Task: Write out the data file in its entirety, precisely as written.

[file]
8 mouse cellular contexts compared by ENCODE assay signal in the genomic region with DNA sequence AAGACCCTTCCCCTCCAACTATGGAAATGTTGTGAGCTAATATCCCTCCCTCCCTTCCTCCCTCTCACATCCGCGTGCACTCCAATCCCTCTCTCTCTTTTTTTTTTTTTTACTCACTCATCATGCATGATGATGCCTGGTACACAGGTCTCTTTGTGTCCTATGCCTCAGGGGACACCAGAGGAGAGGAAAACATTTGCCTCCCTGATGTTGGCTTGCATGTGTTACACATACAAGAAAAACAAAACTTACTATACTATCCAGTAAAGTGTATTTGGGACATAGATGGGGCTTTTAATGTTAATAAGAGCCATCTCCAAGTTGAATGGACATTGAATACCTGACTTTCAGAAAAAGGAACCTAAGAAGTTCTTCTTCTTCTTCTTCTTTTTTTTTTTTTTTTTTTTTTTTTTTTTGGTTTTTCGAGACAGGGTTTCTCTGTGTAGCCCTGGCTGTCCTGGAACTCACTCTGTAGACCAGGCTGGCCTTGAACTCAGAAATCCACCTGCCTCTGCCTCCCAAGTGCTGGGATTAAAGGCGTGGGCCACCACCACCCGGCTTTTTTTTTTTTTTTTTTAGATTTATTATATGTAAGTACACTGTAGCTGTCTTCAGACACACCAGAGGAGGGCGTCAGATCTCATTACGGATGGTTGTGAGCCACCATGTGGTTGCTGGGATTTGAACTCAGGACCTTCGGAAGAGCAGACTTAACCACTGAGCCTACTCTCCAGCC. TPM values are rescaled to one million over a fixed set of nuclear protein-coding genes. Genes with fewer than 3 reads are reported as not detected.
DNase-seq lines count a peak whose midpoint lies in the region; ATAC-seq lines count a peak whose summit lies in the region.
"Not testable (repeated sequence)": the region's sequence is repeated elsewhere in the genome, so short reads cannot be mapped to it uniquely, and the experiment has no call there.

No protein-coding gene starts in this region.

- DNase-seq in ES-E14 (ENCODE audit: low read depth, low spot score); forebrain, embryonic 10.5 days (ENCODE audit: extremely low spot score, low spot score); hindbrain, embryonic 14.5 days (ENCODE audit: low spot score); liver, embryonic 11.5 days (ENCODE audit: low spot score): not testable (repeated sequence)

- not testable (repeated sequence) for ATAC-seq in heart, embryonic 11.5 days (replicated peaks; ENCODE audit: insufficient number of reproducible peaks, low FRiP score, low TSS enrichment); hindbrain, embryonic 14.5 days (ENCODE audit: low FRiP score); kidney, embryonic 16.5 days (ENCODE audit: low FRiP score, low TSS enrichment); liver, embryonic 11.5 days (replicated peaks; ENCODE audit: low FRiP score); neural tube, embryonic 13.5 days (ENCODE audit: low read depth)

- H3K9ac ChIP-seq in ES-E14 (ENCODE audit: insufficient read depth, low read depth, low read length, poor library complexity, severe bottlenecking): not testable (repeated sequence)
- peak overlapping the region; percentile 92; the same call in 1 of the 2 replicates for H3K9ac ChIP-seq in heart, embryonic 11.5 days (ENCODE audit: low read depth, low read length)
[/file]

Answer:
8 mouse cellular contexts compared by ENCODE assay signal in the genomic region with DNA sequence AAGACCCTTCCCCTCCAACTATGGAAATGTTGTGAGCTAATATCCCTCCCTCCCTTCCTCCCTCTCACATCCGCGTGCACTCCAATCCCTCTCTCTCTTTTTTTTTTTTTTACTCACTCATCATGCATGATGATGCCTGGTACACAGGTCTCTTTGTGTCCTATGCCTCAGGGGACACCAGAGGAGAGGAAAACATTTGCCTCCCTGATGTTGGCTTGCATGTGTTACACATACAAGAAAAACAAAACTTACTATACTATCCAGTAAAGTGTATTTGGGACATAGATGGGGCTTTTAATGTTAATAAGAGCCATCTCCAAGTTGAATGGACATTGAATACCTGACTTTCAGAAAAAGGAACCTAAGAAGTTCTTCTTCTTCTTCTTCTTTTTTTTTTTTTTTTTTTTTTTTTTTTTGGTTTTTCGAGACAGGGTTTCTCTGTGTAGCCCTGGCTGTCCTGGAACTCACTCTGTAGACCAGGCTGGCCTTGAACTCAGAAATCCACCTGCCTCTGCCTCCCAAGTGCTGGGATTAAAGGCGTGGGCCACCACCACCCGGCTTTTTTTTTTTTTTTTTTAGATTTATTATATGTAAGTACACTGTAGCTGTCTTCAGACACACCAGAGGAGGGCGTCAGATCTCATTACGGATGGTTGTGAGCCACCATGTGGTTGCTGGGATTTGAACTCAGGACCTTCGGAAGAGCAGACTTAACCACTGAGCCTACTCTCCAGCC. TPM values are rescaled to one million over a fixed set of nuclear protein-coding genes. Genes with fewer than 3 reads are reported as not detected.
DNase-seq lines count a peak whose midpoint lies in the region; ATAC-seq lines count a peak whose summit lies in the region.
"Not testable (repeated sequence)": the region's sequence is repeated elsewhere in the genome, so short reads cannot be mapped to it uniquely, and the experiment has no call there.

No protein-coding gene starts in this region.

- DNase-seq in ES-E14 (ENCODE audit: low read depth, low spot score); forebrain, embryonic 10.5 days (ENCODE audit: extremely low spot score, low spot score); hindbrain, embryonic 14.5 days (ENCODE audit: low spot score); liver, embryonic 11.5 days (ENCODE audit: low spot score): not testable (repeated sequence)

- not testable (repeated sequence) for ATAC-seq in heart, embryonic 11.5 days (replicated peaks; ENCODE audit: insufficient number of reproducible peaks, low FRiP score, low TSS enrichment); hindbrain, embryonic 14.5 days (ENCODE audit: low FRiP score); kidney, embryonic 16.5 days (ENCODE audit: low FRiP score, low TSS enrichment); liver, embryonic 11.5 days (replicated peaks; ENCODE audit: low FRiP score); neural tube, embryonic 13.5 days (ENCODE audit: low read depth)

- H3K9ac ChIP-seq in ES-E14 (ENCODE audit: insufficient read depth, low read depth, low read length, poor library complexity, severe bottlenecking): not testable (repeated sequence)
- peak overlapping the region; percentile 92; the same call in 1 of the 2 replicates for H3K9ac ChIP-seq in heart, embryonic 11.5 days (ENCODE audit: low read depth, low read length)